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New Law firm disrupts traditional offices

New Law firm disrupts traditional offices

Marcus McCarthy Nexus Lawyers

Nexus Lawyers has put its unorthodox approach to law into practice with its new Sydney digs.

The firm's Sydney branch has moved into the “Work Club”, a serviced office space on Elizabeth Street shared by a number of innovative businesses from different industries.

Rather than traditional offices, the facility is divided into break-out areas, lounges, boardrooms and shared office spaces.

Nexus Lawyers principal Marcus McCarthy (pictured) told Lawyer's Weekly the new-style office environment fitted perfectly within his firm's philosophy.

“That whole ethos of bringing law out from behind the stuffy desks and making it accessible and amenable is part of our ethos too,” Mr McCarthy said.

In particular, he suggested the Nexus model required space that could be adapted to each lawyer’s needs.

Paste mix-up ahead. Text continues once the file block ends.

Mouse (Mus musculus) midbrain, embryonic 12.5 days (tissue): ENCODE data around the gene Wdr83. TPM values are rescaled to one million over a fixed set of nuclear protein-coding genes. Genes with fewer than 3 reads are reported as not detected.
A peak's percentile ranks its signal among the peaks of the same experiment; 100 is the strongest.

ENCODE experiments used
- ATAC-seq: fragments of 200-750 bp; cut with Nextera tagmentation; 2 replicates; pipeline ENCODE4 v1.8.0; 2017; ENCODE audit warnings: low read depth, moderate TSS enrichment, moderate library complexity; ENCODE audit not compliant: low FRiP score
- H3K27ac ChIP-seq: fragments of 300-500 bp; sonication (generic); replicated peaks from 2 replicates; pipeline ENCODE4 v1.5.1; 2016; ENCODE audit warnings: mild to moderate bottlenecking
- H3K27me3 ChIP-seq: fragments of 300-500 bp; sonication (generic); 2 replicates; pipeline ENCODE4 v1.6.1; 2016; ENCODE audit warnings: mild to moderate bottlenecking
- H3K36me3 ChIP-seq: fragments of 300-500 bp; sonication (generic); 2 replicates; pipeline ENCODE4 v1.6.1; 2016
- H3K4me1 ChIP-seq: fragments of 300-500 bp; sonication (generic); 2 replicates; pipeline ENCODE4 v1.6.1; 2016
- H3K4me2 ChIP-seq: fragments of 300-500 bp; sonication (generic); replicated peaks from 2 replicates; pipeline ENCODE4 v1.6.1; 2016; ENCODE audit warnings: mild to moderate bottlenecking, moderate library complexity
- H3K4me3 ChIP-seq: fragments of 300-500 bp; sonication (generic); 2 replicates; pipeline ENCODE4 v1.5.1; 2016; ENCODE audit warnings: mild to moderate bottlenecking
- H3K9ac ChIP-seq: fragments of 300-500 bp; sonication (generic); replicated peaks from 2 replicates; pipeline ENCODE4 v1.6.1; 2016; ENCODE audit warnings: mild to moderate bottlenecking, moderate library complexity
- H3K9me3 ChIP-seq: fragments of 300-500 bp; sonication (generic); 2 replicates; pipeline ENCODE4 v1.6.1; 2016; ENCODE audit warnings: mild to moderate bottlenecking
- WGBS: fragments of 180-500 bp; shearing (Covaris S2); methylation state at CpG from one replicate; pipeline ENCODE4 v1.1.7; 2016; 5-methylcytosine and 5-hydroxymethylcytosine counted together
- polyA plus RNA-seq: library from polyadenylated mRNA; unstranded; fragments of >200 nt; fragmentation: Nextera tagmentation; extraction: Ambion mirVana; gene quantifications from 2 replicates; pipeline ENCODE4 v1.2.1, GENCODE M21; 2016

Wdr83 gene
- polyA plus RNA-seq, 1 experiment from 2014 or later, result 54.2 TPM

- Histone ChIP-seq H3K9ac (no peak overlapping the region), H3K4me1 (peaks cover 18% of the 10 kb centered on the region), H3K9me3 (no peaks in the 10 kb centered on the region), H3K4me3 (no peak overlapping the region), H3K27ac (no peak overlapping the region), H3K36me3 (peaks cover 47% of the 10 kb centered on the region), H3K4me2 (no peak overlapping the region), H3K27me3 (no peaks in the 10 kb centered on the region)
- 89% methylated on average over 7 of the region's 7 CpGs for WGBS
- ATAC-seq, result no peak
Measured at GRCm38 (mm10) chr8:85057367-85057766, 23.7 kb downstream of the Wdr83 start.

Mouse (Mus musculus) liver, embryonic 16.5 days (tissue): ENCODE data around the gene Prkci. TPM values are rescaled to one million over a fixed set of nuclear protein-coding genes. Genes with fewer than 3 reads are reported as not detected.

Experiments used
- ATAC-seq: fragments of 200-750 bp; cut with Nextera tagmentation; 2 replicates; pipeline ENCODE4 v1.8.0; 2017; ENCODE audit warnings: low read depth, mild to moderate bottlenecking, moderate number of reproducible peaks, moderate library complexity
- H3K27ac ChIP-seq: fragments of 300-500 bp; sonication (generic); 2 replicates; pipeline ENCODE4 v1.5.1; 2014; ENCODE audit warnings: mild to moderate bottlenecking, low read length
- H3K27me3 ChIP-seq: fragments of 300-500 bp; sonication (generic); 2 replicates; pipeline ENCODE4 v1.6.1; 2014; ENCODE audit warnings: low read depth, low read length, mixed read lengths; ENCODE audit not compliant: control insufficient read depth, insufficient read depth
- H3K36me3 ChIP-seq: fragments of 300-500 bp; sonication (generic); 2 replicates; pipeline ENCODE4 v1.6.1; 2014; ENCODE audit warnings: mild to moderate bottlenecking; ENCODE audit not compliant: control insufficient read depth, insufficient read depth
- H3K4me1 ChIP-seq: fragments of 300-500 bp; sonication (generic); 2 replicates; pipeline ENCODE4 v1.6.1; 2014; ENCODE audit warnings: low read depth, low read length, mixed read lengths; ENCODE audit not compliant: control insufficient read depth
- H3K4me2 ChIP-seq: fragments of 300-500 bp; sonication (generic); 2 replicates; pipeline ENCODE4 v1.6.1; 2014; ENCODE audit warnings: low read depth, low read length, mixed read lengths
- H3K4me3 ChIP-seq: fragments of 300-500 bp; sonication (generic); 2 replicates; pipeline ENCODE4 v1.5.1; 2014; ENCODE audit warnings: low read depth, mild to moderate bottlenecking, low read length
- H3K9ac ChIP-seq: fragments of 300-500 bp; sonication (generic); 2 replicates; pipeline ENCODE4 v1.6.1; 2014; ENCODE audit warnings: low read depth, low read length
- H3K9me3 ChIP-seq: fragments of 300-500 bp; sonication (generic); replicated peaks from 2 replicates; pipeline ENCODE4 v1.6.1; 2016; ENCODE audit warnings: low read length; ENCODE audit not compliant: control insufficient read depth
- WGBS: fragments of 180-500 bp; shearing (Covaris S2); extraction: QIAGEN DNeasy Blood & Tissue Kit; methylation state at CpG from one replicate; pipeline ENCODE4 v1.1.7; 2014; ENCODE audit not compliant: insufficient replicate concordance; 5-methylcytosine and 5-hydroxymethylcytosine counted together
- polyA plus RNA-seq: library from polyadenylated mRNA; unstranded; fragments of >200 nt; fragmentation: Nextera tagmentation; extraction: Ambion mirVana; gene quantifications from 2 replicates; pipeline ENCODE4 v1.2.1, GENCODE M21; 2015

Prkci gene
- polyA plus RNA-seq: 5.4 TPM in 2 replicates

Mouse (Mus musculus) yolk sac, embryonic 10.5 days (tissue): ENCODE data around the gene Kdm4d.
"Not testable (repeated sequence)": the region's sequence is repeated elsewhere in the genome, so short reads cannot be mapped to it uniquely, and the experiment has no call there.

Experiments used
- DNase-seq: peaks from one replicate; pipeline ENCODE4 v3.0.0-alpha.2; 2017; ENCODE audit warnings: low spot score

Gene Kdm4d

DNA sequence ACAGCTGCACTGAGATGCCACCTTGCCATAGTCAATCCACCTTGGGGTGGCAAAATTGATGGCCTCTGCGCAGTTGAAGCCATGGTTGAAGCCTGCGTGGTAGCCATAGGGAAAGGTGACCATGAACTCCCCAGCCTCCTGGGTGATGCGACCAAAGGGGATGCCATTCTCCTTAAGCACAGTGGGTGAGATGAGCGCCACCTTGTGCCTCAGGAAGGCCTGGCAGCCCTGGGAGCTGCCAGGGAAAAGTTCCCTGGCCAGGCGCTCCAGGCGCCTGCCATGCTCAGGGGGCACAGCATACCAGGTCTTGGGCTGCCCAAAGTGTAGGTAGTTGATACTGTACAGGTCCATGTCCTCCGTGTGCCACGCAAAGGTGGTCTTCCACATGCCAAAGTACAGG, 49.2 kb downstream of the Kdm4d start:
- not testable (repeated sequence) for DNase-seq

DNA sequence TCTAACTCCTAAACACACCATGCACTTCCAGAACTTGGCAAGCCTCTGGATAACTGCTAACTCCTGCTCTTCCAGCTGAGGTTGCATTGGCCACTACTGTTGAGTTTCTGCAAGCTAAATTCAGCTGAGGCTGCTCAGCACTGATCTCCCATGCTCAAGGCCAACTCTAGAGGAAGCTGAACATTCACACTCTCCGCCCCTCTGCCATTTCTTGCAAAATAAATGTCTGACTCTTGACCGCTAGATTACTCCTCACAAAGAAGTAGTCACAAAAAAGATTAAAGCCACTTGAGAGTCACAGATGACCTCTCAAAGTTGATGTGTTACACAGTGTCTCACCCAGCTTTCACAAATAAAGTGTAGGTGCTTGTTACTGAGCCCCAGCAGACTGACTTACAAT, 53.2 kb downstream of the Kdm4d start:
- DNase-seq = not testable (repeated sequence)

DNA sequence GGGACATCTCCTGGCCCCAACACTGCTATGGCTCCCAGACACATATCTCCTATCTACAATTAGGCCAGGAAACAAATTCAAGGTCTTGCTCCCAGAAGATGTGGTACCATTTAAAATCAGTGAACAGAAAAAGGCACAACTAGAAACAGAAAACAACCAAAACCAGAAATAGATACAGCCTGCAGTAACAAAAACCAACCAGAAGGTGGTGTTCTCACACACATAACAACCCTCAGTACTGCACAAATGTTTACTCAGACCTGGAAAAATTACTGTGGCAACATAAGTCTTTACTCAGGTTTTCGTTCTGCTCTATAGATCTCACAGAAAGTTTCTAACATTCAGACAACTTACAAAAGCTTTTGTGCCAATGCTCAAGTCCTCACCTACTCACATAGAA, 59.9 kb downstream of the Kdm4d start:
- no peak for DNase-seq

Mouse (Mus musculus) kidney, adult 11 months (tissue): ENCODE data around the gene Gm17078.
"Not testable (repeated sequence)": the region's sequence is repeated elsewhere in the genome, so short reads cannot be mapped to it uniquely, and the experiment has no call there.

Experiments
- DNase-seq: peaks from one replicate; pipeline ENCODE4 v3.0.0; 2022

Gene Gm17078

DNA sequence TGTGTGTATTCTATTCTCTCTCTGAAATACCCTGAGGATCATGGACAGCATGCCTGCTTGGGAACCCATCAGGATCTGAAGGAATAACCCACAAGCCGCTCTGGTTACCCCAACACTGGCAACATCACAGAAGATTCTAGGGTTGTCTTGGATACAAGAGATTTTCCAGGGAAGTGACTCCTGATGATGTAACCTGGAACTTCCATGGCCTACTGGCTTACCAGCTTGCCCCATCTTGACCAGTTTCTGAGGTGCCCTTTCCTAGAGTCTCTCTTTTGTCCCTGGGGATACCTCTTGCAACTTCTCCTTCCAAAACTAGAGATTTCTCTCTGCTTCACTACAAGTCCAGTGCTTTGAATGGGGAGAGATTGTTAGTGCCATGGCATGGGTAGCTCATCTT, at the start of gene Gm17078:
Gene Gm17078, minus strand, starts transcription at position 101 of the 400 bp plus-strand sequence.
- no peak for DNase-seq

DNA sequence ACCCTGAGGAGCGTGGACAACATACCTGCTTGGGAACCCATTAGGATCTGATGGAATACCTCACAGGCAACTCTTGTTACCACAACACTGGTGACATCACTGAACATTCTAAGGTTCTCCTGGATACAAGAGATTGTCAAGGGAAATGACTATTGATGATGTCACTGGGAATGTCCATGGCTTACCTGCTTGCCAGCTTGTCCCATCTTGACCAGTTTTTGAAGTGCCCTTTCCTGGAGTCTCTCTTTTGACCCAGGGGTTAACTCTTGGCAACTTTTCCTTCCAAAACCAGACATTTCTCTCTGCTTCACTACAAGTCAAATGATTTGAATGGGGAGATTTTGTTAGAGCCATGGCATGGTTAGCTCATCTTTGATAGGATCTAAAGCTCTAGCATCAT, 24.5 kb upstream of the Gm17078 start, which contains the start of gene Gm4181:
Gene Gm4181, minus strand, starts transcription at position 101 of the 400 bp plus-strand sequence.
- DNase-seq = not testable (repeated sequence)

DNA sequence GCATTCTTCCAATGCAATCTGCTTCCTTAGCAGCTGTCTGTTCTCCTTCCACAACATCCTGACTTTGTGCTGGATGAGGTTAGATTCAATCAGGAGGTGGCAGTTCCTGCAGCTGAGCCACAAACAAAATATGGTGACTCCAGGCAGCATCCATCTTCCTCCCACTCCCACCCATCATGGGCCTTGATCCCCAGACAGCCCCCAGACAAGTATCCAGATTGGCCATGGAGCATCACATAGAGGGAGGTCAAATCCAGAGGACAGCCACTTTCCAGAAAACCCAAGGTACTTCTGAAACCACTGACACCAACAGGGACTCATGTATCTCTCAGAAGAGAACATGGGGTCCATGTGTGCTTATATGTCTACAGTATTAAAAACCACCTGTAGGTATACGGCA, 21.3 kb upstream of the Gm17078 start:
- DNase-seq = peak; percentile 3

“My system is more about scaling up and down to what people really need. It's that flexible space that really fits our business model.”

Mr McCarthy said there was still strong attachment to the traditional law firm model within the industry.

“Lawyers coming through are just, to my mind, encumbered by the thought processes of the past,” he said.

“Lawyers in the bigger firms have their corner office overlooking the water and they're at the top of the tree. But they're not a target for us. We can accommodate them, but I find that old-school thinking doesn't really gel with our kind of practice.”

Rather, Mr McCarthy believes younger lawyers working their way up the ranks are more likely to embrace flexible work spaces.

“I'm looking at junior partners, the up-and-coming stars of the profession, who have great skills dropping out of big firms and in-house roles. Those sorts of people really love the space.”

Nonetheless, Mr McCarthy does not believe this type of practice will completely overtake the existing firm model.

“Others will copy us, but I don't think the whole industry is going to shift to our mode of practising. I still believe the top-tier firms will continue as they are because there's a market for those services and that style.

“There are horses for courses. I think the New Law will maybe capture 20 to 30 per cent of the market.”

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